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Retrying a task after a transient scheduling error RRS feed

  • Question

  • I've just experienced a single task failing (out of 1000 total) with a scheduling error that I believe is transient: The failure was BlobAccessDenied, but if I stick the BlobSource url in my browser the file downloads fine.

    Will setting a MaxTaskRetryCount cause the task to be retried after a SchedulingError?  In the docs it says "The Batch service retries a task if its exit code is nonzero".  But in this case there isn't an exit code so the behaviour isn't clear.

    Also the error caused another dependent task not to run - it is just sitting there in the "Active" state.  Is it correct that a dependent task would simply sit forever in the "active" state if there is a scheduling error in a task it depends on?

    Thanks,

    James.



    • Edited by James Thurley Wednesday, August 17, 2016 6:05 PM Typo
    Wednesday, August 17, 2016 5:38 PM

Answers

  • Hi James,

    MaxTaskRetryCount is intended to allow you to re-run tasks in the event of an intermittent failure in the task itself (i.e. if the task were flaky or in some rare cases could fail to execute properly and you just wanted to retry it). That means that MaxTaskRetryCount won't retry tasks which have a scheduling error - when the service encounters a scheduling error it deems the task unretryable. In the specific case of BlobAccessDenied Batch will interpret that failure as unrecoverable because we assume that if Azure Storage has rejected us with BlobAccessDenied, that access will not reappear later.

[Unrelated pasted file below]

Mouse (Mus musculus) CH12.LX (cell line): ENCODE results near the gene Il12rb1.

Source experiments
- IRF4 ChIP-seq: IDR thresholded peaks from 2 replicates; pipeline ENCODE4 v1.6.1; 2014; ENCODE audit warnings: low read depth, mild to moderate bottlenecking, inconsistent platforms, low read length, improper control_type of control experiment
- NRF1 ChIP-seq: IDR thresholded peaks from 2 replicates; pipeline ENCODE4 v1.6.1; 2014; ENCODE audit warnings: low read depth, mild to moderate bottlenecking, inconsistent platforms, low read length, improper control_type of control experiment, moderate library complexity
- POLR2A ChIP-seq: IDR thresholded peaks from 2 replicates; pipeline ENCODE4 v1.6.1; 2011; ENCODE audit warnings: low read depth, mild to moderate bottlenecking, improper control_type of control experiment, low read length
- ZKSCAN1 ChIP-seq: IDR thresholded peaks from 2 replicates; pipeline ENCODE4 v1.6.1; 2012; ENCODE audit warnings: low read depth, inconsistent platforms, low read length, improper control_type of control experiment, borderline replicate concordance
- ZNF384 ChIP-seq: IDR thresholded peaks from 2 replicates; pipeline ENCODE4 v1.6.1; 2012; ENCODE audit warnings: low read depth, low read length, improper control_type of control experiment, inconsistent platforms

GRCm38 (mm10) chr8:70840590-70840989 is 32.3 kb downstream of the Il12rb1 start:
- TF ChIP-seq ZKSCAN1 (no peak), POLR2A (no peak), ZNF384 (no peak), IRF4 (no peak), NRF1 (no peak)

There are a couple of things to check:

    1) Did the SAS you specified to the Azure Batch service for that blob expire? (I assume no, given that you said you can access the same URL provided to Batch in your browser and it still works)

    2) Was there any more detail than "BlobAccessDenied" in the details collection of the scheduling error?

    As for your task dependencies question: Currently if a task fails to run to completion successfully, its dependent tasks will not be scheduled (and thus will stay in the active state). We have plans to allow the user to have more control over what constitutes a "successful" run of a task (so for example if TaskB depends on TaskA, you could say on TaskA that scheduling errors count as "success" and then TaskB would run, but by default TaskB would not run).

    Is the dependent task getting stuck in Active state what you expect, or would you prefer to see some other behavior?

    Thanks,

    -Matt

    • Marked as answer by James Thurley Monday, August 22, 2016 2:36 PM
    Thursday, August 18, 2016 5:37 PM
    Owner

All replies

  • Hi James,

    MaxTaskRetryCount is intended to allow you to re-run tasks in the event of an intermittent failure in the task itself (i.e. if the task were flaky or in some rare cases could fail to execute properly and you just wanted to retry it). That means that MaxTaskRetryCount won't retry tasks which have a scheduling error - when the service encounters a scheduling error it deems the task unretryable. In the specific case of BlobAccessDenied Batch will interpret that failure as unrecoverable because we assume that if Azure Storage has rejected us with BlobAccessDenied, that access will not reappear later.

    There are a couple of things to check:

    1) Did the SAS you specified to the Azure Batch service for that blob expire? (I assume no, given that you said you can access the same URL provided to Batch in your browser and it still works)

    2) Was there any more detail than "BlobAccessDenied" in the details collection of the scheduling error?